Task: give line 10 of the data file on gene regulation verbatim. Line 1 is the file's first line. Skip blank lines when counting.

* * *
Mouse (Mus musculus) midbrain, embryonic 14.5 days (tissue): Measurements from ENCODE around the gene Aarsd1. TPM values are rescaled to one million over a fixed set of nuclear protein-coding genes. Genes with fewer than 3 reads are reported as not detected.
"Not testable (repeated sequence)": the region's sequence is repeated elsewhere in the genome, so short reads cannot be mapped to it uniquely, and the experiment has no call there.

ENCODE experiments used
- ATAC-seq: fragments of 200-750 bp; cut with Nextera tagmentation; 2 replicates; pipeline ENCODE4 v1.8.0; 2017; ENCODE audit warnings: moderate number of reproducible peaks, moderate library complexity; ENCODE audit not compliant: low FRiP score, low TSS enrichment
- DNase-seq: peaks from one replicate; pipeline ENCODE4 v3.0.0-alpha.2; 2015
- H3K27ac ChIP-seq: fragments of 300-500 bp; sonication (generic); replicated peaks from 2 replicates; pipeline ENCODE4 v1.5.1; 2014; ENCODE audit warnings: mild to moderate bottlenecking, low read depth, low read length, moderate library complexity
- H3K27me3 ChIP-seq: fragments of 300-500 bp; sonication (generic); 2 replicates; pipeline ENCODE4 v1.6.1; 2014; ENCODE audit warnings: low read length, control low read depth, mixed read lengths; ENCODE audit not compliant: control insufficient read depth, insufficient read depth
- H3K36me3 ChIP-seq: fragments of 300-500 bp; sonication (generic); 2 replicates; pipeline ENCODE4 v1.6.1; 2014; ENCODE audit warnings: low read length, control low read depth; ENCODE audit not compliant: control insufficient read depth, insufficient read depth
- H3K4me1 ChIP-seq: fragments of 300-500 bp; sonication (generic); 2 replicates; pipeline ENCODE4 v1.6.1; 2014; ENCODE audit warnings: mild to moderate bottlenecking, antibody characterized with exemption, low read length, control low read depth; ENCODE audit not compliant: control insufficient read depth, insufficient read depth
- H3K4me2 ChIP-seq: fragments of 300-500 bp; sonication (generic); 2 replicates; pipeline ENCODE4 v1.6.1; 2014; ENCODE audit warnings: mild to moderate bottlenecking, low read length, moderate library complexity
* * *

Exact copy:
- H3K4me2 ChIP-seq: fragments of 300-500 bp; sonication (generic); 2 replicates; pipeline ENCODE4 v1.6.1; 2014; ENCODE audit warnings: mild to moderate bottlenecking, low read length, moderate library complexity